Maybe to remind us that His presence was once carried on the shoulders of people. Those wooden poles weren’t fancy, but they were proof that God chose people to carry Him to a specific destination.

Maybe you just submitted an article, wrapped up the resolution of your novel or finished a memoir. There was a journey to get there. One that you carried on your shoulders throughout the process.
It’s true that the Lord was there every step of the way. But our work mattered. Our efforts carried an idea, a story, a poem to completion.

Carrying that Ark into the temple took work. Teaming up with God takes work. But we can remember those wooden poles. Like them, we might end up in the middle of something beautiful!

Shalom in the River!




January 2018



A Ring In the River, Part 2

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Winter is past, the rain is over and gone. The flowers appear on the earth, the time of singing has come… (Song of Songs 2:11)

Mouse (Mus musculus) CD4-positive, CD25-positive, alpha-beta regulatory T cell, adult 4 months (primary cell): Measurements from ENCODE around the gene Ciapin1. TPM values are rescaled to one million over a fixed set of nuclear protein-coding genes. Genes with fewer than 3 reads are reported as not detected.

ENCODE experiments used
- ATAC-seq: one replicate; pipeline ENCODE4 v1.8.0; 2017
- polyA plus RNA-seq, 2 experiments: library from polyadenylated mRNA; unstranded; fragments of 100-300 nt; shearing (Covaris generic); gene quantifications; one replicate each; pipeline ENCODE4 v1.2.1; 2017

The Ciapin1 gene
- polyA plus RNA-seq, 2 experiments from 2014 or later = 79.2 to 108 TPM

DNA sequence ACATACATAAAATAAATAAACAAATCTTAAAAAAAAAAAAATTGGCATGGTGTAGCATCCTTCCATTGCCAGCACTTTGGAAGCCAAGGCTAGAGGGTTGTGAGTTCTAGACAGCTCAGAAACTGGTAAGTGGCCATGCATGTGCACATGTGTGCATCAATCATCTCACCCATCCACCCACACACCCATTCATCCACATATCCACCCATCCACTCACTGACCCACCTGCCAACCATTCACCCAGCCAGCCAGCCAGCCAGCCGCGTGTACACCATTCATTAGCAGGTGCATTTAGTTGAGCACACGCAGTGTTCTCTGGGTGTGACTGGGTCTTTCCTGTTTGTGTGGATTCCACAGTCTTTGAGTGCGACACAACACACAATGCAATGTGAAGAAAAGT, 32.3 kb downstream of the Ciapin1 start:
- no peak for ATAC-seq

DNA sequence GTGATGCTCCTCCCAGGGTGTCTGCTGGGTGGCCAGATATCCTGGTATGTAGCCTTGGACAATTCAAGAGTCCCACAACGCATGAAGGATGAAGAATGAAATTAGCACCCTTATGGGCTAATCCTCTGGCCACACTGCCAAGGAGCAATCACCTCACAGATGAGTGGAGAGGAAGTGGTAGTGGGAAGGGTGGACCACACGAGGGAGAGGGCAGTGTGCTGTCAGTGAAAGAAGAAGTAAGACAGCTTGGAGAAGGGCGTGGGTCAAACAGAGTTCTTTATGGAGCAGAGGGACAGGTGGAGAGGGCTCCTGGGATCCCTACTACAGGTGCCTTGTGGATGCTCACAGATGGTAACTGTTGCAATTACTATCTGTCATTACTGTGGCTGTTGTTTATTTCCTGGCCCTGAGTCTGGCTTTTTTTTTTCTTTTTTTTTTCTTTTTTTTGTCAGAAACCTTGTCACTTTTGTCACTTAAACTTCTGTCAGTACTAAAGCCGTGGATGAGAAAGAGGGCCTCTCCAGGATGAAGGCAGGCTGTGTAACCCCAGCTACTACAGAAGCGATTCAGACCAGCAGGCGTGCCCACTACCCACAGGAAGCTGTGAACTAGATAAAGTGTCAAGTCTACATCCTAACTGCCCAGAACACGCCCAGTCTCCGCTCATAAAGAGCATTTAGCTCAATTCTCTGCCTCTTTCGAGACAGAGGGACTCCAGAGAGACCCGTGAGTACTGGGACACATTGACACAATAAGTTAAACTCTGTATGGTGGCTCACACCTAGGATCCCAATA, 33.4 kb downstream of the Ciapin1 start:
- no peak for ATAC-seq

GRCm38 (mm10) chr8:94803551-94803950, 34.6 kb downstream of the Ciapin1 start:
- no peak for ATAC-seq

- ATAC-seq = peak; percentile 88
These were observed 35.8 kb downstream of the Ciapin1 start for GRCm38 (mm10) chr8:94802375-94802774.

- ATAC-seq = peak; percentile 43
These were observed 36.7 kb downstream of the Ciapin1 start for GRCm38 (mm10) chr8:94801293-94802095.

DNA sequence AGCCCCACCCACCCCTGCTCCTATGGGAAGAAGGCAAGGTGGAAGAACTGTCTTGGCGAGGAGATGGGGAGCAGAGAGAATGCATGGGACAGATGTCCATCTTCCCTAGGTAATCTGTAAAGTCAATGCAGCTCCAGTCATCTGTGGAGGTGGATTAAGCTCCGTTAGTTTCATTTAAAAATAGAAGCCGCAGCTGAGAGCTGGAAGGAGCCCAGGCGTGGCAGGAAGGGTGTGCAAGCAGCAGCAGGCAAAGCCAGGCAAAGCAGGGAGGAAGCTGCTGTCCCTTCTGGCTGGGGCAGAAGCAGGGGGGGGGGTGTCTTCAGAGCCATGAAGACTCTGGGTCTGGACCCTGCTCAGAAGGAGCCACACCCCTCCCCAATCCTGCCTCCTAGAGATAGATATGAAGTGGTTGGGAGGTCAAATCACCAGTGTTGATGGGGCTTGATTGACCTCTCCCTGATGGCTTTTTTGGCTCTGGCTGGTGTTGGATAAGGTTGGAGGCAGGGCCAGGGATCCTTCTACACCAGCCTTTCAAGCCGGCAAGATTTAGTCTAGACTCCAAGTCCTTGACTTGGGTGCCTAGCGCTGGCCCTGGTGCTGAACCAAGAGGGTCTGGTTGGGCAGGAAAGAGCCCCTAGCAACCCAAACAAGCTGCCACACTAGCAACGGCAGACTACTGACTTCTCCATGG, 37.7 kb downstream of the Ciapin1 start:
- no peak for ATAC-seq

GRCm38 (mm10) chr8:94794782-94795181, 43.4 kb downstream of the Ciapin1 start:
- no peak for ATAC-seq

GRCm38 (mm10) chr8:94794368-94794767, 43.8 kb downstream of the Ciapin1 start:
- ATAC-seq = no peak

I closed my eyes one Sunday morning while we worshipped. In my mind, I saw a picture of me holding out a ring. It wasn’t a huge ring. Smaller than a hoola-hoop, but larger than a bicycle rim.

I didn’t know what the ring was or why I held it in front of me. As soon as I did, the Lord jumped into the ring. It shattered all around with the enormity of Him.

All my insides leaped. “Lord, come and burst my expectations! Break through my capacity with the largeness of You!”

But really… How does that happen?

A ring can represent a lot of things. It can be a sign of covenant or commitment. It can be a symbol of authority, like a signet ring in the hands of a king. It can even be a circumference of influence, lined out with careful boundaries.

A loving father gave his son, the prodigal, a ring. The son had wasted his inheritance and headed home in disgrace. He wasn’t coming back as a son. In his heart, he came as an indentured servant to pay his debt.